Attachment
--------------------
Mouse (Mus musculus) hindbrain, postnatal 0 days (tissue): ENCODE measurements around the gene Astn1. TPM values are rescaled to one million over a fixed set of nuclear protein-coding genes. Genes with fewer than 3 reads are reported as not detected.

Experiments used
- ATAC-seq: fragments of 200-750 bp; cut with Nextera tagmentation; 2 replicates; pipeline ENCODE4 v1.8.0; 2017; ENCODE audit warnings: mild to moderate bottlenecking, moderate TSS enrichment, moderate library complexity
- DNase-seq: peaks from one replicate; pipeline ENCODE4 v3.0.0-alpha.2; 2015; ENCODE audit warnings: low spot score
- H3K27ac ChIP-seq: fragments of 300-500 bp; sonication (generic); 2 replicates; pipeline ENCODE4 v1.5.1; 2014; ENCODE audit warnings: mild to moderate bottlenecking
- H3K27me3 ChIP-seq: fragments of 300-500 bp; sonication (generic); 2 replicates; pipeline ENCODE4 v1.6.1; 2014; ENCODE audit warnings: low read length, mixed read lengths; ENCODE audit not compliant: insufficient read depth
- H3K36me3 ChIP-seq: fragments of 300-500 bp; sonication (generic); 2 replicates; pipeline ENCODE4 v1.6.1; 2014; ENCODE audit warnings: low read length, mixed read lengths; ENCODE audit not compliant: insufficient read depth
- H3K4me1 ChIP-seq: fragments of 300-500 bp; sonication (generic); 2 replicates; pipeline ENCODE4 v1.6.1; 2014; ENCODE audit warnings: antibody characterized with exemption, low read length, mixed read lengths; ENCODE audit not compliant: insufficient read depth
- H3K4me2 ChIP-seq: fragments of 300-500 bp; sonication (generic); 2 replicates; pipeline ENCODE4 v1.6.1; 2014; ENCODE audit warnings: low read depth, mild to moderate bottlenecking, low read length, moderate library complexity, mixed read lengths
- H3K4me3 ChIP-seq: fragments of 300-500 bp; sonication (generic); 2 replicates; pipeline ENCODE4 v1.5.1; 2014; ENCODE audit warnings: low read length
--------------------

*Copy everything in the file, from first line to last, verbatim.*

Mouse (Mus musculus) hindbrain, postnatal 0 days (tissue): ENCODE measurements around the gene Astn1. TPM values are rescaled to one million over a fixed set of nuclear protein-coding genes. Genes with fewer than 3 reads are reported as not detected.

Experiments used
- ATAC-seq: fragments of 200-750 bp; cut with Nextera tagmentation; 2 replicates; pipeline ENCODE4 v1.8.0; 2017; ENCODE audit warnings: mild to moderate bottlenecking, moderate TSS enrichment, moderate library complexity
- DNase-seq: peaks from one replicate; pipeline ENCODE4 v3.0.0-alpha.2; 2015; ENCODE audit warnings: low spot score
- H3K27ac ChIP-seq: fragments of 300-500 bp; sonication (generic); 2 replicates; pipeline ENCODE4 v1.5.1; 2014; ENCODE audit warnings: mild to moderate bottlenecking
- H3K27me3 ChIP-seq: fragments of 300-500 bp; sonication (generic); 2 replicates; pipeline ENCODE4 v1.6.1; 2014; ENCODE audit warnings: low read length, mixed read lengths; ENCODE audit not compliant: insufficient read depth
- H3K36me3 ChIP-seq: fragments of 300-500 bp; sonication (generic); 2 replicates; pipeline ENCODE4 v1.6.1; 2014; ENCODE audit warnings: low read length, mixed read lengths; ENCODE audit not compliant: insufficient read depth
- H3K4me1 ChIP-seq: fragments of 300-500 bp; sonication (generic); 2 replicates; pipeline ENCODE4 v1.6.1; 2014; ENCODE audit warnings: antibody characterized with exemption, low read length, mixed read lengths; ENCODE audit not compliant: insufficient read depth
- H3K4me2 ChIP-seq: fragments of 300-500 bp; sonication (generic); 2 replicates; pipeline ENCODE4 v1.6.1; 2014; ENCODE audit warnings: low read depth, mild to moderate bottlenecking, low read length, moderate library complexity, mixed read lengths
- H3K4me3 ChIP-seq: fragments of 300-500 bp; sonication (generic); 2 replicates; pipeline ENCODE4 v1.5.1; 2014; ENCODE audit warnings: low read length